The film came out between the two World Wars, wedged between the loss and destruction of the Great War and the rise of Nazi Germany. Needless to say, it was one of the darkest and precarious eras in European history. The film reflects the state of life in that time and it exists as an allegory to the war-like authority of the state and the abuse of the common man, manipulated by a greater power into committing heinous acts that serve the sinister master.

Was The Cabinet of Dr. Caligari somewhat prophetic? Scholars have debated that for decades. In fact, there are several books and a documentary about it.

As a film, outside of its apparent political influence, The Cabinet of Dr. Caligari is a superior work of art. It is meticulous in its design and execution. It is one of the most haunting and well-acted silent films ever made.

The real standout of the film is the talent of Conrad Veidt, who played the hypnotically controlled somnambulist killer Cesare. His motion, his facial expressions and his aura of dread makes him one of the greatest horror characters in the history of cinema. In the silent era, he is only really rivaled by Count Orlok (played by Max Schreck) in 1922’s Nosferatu and Lon Chaney in 1925’s The Phantom of the Opera.

Werner Krauss also created a very effective and scary presence as the title character, Dr. Caligari. He was large and brooding and carried a strong sense of authority with him, especially when the reality of his character is revealed in a great twist ending.

Lil Dagover was beautiful and almost angelic as the apple of everyone’s eye. She had a grace and frailty that made her feel like a sole delicate flower on the verge of getting torn apart in the oncoming storm.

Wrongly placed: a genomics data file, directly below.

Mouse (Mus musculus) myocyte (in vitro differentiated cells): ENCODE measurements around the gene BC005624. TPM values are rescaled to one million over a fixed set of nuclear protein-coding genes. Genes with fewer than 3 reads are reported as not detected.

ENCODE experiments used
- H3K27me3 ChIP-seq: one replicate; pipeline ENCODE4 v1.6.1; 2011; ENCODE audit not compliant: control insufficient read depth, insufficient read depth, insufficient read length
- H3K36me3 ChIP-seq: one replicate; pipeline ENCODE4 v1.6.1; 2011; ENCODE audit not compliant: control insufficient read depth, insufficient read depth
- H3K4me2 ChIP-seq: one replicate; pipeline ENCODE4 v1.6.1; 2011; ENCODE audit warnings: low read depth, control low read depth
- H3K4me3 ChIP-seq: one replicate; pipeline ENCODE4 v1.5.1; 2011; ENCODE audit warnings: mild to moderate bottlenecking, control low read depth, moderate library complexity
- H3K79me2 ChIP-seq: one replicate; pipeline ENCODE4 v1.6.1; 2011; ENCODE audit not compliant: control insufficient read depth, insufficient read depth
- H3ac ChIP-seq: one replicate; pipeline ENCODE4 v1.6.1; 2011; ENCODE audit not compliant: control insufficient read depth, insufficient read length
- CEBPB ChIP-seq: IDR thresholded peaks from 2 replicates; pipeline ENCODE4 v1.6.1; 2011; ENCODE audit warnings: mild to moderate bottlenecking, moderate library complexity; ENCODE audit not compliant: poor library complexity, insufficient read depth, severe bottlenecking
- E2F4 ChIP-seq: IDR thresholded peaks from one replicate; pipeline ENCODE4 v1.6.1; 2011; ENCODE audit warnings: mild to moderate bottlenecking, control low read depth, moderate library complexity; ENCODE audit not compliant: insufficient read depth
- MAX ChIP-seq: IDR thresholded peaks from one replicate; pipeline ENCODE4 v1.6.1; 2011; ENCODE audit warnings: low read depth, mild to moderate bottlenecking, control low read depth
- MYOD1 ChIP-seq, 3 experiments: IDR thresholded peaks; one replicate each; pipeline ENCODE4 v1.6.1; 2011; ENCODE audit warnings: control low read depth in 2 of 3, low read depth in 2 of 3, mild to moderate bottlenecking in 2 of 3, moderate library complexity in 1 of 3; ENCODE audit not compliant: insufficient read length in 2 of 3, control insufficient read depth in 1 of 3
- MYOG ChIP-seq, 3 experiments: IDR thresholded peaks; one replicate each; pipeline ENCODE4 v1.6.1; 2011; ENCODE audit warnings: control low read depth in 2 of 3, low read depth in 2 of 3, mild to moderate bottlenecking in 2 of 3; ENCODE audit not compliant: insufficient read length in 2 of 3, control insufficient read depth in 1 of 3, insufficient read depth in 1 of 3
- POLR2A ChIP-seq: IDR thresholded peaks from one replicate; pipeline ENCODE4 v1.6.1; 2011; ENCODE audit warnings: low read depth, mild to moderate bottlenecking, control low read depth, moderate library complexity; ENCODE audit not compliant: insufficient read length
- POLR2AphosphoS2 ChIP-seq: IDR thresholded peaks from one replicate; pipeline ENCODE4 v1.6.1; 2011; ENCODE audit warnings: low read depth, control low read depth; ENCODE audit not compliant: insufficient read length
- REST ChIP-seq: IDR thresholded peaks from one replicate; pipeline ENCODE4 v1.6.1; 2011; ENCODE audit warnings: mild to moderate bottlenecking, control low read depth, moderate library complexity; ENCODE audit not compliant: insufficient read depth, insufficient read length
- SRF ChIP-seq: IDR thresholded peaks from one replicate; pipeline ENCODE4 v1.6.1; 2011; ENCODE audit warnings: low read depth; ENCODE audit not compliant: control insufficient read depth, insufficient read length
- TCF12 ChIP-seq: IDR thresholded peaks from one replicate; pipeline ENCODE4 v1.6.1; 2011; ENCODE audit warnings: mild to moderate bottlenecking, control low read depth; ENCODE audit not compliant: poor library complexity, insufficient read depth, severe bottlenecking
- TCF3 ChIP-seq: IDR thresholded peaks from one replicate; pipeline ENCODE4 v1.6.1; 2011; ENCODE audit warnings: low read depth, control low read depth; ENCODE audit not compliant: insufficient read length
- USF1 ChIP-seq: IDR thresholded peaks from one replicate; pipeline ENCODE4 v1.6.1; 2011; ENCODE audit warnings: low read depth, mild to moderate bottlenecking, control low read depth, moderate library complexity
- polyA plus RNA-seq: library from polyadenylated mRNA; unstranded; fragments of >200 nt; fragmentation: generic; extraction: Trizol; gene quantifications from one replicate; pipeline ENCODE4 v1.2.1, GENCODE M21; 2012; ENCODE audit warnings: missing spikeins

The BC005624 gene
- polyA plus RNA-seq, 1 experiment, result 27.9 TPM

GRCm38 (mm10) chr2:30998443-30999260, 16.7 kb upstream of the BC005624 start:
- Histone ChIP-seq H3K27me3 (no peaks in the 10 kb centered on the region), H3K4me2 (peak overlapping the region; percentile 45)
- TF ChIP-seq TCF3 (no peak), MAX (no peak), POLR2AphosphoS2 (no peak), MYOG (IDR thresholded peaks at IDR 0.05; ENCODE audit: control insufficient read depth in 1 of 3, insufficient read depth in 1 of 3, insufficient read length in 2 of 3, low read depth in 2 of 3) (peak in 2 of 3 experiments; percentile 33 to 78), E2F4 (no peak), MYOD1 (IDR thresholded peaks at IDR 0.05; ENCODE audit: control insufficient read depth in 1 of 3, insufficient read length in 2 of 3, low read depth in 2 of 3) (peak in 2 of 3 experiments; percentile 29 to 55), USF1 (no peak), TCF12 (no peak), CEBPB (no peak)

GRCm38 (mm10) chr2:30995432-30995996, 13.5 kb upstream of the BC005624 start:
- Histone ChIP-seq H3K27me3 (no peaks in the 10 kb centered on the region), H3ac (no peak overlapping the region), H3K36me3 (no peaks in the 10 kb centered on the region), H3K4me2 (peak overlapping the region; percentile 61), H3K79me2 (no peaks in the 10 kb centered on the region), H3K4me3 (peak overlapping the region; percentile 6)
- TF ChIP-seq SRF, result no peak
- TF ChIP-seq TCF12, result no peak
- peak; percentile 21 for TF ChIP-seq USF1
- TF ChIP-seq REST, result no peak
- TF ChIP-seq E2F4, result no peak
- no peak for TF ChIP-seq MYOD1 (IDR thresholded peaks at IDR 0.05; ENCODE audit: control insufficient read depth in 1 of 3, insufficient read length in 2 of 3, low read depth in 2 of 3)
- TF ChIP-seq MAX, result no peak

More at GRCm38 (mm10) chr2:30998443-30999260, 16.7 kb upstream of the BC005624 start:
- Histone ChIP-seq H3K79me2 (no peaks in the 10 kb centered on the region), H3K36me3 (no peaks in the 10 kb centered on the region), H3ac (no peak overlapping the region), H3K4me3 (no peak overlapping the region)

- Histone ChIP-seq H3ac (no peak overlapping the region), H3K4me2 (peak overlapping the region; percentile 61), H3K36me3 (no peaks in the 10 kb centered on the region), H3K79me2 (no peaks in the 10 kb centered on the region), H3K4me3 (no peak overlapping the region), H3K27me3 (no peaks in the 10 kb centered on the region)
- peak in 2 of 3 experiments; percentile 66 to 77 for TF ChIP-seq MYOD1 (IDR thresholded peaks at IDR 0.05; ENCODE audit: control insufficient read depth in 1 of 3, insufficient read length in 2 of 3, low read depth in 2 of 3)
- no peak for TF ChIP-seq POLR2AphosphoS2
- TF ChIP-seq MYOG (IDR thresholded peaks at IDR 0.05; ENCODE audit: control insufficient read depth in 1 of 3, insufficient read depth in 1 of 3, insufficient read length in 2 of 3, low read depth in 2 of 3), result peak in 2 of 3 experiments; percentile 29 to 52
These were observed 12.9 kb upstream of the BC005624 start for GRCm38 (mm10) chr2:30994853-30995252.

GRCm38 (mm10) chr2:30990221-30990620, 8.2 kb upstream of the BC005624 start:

Apart from the acting, the set design was also marvelous. The surreal German Expressionist vibe takes over the film and makes it feel like a nightmare sequence, which is the intention. It is effective while creating a contemporary dark fantasy setting that many filmmakers have tried to emulate for generations with none of them coming close to the magic of this film’s set design and cinematography.

There are many great motion pictures from the silent film era. None of them, however, match the storytelling, aesthetic and overall quality of The Cabinet of Dr. Caligari. While F.W. Murnau’s Nosferatu is also a great silent classic that many consider the best of the best, it still falls behind Robert Wiene’s The Cabinet of Dr. Caligari. Plus, this film also benefits from being its own unique story where Murnau’s masterpiece is an adaptation of Bram Stoker’s Dracula.

Rating: 10/10